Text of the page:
Lab Girl Author to Headline Omaha Public Library Fundraiser

Meet New York Times-bestselling author Hope Jahren on Tuesday, September 19, 2017, when the Omaha Public Library Foundation welcomes the Lab Girl author to Omaha. The evening fundraiser will be held at the Institute for Culinary Arts Building on the Metropolitan Community College Fort Omaha Campus.

Patron tickets are available for $100, which includes valet parking and a private reception with the author beginning at 5:30 p.m. 

For more information or to purchase tickets by phone, please contact the Omaha Public Library Foundation: foundation@omahalibrary.org or (402) 444-4589.

A number of sponsorship levels are also available. Event proceeds will benefit Omaha Public Library programs and services.

Thank you to our generous sponsors

Chancellor
Claire M. Hubbard Foundation
Allan and Dianne Lozier

Dean
Amy Haddad and Steve Martin
Mike and Susan Lebens
Mike and Dana Meyer
NP Dodge
Tenaska

Professor
StrategicHealthSolutions

Associate Professor
Alvine Engineering
Cline Williams
Deloitte
First National Bank
Streck

Research Associate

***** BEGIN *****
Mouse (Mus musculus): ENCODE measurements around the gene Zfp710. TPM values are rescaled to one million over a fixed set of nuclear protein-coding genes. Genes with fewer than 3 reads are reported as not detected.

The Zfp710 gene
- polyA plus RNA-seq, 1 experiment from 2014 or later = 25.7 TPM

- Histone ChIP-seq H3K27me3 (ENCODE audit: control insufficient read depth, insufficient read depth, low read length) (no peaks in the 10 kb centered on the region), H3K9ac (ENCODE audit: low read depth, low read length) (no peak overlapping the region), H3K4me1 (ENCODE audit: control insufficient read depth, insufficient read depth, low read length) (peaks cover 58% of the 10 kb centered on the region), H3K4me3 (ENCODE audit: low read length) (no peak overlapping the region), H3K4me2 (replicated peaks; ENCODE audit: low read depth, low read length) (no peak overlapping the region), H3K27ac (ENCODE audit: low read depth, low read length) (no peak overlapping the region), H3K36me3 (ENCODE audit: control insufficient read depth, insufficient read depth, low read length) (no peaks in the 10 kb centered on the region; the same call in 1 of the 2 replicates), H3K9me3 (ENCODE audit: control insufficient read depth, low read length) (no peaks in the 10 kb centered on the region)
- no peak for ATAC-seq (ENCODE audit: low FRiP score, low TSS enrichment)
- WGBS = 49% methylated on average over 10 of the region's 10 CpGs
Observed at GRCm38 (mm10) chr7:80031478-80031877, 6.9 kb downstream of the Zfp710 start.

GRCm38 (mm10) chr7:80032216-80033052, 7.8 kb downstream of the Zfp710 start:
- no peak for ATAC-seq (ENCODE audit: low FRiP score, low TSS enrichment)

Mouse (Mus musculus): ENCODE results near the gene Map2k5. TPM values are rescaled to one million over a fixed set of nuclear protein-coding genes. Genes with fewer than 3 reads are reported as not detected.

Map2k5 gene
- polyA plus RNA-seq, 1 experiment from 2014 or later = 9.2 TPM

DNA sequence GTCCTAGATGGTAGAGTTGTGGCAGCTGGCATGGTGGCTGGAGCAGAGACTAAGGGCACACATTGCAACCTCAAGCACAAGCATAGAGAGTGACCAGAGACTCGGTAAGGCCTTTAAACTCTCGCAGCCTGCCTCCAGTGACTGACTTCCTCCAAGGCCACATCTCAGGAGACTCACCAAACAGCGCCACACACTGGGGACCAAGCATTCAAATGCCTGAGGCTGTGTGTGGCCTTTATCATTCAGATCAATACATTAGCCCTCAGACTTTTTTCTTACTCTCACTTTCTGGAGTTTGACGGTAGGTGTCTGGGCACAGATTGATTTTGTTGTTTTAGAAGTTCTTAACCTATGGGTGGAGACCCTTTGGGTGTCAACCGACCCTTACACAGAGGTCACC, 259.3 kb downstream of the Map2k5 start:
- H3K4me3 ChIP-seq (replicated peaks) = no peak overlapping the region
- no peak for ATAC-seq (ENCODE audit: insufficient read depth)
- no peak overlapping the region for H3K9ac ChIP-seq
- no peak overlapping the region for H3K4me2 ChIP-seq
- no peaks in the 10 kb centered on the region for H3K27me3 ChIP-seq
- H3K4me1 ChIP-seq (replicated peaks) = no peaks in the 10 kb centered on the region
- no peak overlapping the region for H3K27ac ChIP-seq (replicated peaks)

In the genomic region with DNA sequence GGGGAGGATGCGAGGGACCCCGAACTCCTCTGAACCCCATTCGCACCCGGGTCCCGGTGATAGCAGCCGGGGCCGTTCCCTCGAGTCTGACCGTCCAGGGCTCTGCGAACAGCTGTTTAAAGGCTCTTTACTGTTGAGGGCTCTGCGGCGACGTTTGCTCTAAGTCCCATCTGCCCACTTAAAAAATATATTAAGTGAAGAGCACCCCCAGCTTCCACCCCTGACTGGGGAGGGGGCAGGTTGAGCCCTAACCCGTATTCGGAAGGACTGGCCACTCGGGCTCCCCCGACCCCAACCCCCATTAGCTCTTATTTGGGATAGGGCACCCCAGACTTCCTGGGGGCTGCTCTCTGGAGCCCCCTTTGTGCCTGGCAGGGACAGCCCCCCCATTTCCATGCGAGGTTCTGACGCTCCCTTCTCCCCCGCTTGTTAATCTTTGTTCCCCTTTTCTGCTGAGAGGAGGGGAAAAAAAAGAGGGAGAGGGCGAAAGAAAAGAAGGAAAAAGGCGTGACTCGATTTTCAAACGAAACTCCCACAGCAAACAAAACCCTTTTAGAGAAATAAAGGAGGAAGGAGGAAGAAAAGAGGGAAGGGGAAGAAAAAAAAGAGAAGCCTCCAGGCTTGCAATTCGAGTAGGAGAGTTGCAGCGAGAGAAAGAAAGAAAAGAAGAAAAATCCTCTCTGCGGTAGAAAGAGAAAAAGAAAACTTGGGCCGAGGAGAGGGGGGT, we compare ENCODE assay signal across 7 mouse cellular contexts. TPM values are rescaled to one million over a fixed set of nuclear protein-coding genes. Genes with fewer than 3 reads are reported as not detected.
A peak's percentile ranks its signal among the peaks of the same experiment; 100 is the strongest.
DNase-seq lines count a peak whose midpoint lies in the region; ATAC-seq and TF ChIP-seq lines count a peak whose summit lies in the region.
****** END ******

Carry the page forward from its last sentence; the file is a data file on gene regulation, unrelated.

Alley Poyner Macchietto Architecture
Mutual of Omaha
Fraser Stryker
Paul and Annette Smith
RDG Planning and Design
Scott and Julie Cobb
The Reader
Security National Bank
Valmont

Hope Jahren: Science’s great communicator (TIME, April 21, 2016)

It is a rare breed of scientist who is both a leader in her field and a great writer, but Hope Jahren is both. A tenured professor at the University of Hawaii at Manoa, Jahren has built a career and a reputation in science by unearthing secrets hidden in fossilized plant life. Her work has resulted in at least 70 studies in dozens of journals, but it’s also given her a platform—a megaphone, really—to talk about something else: widespread sexual harassment and discrimination in science. On her blog, in op-eds and in her new memoir, Lab Girl, which debuted on the New York Times best-seller list, Jahren wields her influence to call out a culture that has caused women to flee the field she so loves. That’s why she does it: she loves science. And whether she’s writing about lab funding, discrimination or deciduous trees, she has a way of making you love it too.